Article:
“If I live up to 100 years there will be no tears.”
These is the first line of Waigwa Wachira’s classic love ballad, ‘Marry Me.’
Mr Waigwa, who passed away on October 16, did not live to be 100 and as such, there will be tears; lots of them, not just from his family and friends but from his fans who cut across several generations, and theatre students.
Waigwa died aged 68 after a struggle with Parkinson’s disease, a degenerative disorder of the central nervous system.
As the curtains close on the illustrious career of this lecturer, actor, author, playwright and musician, ‘Marry me’ lives on, sung by the crooner who enchanted an entire nation with the 1983 hit song.
His widow, Wacuka Ikua, regrets that death has robbed Waigwa of the opportunity to pursue his interest in music and play writing to the end.
She reveals something that few knew about the creative genius - although he gave his all on the stage, with his pen and in lecture halls, he always spared the best for his family.
“He was not just about his art, he was passionate about fatherhood and I am happy that he spared the best of his talents for his family,” she says.
Aside from ‘Marry Me,’ Waigwa released two other songs - ‘Lord, My Child is Ill’ and ‘Wairimu wa Waigwa.’
But according to his family, the bulk of his work was unreleased.
“What he recorded does not begin to describe him. The country will never know who he was,” says his wife.
‘Marry Me’ was released in April 1983 and was an instant hit, catapulting Waigwa to national stardom.
The song was inspired by his sister, Louisa Mugoh. It was penned and performed at Louisa’s wedding reception in 1979, before it was recorded to critical and popular acclaim.
To date, Waigwa’s sister remembers with nostalgia her brother’s wedding gift to her.
“Mine was the first wedding in the family and that inspired him to write the song, which he performed at my wedding reception. When he finally recorded it in 1983, he played all the instruments himself,” says Ms Mugoh.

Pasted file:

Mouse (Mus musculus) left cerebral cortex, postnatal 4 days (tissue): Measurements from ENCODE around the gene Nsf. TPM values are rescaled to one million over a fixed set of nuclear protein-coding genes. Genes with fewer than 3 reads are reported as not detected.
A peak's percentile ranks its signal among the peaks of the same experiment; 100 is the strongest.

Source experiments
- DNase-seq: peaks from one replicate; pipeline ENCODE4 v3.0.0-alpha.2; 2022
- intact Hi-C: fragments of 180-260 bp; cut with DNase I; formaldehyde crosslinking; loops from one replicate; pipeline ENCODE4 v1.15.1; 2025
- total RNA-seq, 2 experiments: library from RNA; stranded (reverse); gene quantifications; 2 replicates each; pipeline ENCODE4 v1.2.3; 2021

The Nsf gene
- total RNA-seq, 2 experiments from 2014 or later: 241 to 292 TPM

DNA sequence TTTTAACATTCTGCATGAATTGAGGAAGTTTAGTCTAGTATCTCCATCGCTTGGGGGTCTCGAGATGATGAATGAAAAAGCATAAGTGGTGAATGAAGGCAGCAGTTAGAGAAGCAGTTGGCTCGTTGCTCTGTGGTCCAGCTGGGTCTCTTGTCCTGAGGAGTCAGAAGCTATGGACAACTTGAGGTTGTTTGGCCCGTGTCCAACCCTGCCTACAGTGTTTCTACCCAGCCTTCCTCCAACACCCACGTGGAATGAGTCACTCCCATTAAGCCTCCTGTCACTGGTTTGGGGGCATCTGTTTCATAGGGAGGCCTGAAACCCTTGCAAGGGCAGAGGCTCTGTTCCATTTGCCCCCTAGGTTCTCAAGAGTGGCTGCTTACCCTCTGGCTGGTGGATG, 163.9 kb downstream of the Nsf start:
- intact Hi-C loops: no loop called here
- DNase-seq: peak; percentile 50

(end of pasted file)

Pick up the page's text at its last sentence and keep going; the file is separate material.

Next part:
The first digital copy of the hit song was downloaded on YouTube three years ago. Like it did more than three decades ago, it generated an immediate buzz, as fans posted nostalgic tales of their youth evoked by Waigwa’s song.
“I have loved this song since I was a kid and heard it in a Nigerian movie. I promised my mum she would walk me down the aisle with it,” said one online fan.
Another one, Ann Ndegwa, likened listening to the song to the fond memories that come with meeting an old love.
“Finding this song felt like bumping into an old love.” she posted.
Waigwa was first and foremost a poet, a genius of the spoken word and an icon of romance in both the young and the old.
“I first encountered Waigwa through his poem, ‘Like the Sea and its Waters.’ Then an old love sang this song and I kept hoping I could hear it again. The nostalgia is real,” said Ms Ndegwa.
Although his hit song was released in the early ‘80s, it continued to flutter wings of love more than three decades later.
“A song well sung, with all the emotions and heart-softening words,” posted another of his fans.
Such are the feelings that Waigwa sparked through his music.
For some, his songs took them back to what used to be referred to as the English Service of the Kenya Broadcasting Corporation (KBC), specifically, to the Sundowner Show that played between 6pm and 7pm, where they were among the most requested.
Waigwa was also a successful stage and film actor, appearing in the Hollywood film, ‘Gorillas in the Mist’ in 1988, ‘Cheetah’ (1989) and ‘Maangamizi: The Ancient One’ (2001).
His contribution to music is as immense as it was to academia. He lectured until 2013, when he retired to focus on his health.
Waigwa was a professor of drama and theatre at the University of Nairobi and the University of California, Santa Barbara, where he was awarded a Doctor of Philosophy in Dramatic Art in 2006.
Born on November 5, 1949, in Muruguru, Nyeri, he is survived by his wife and two children, Wachira and Nzisa.
He will be buried on October 24.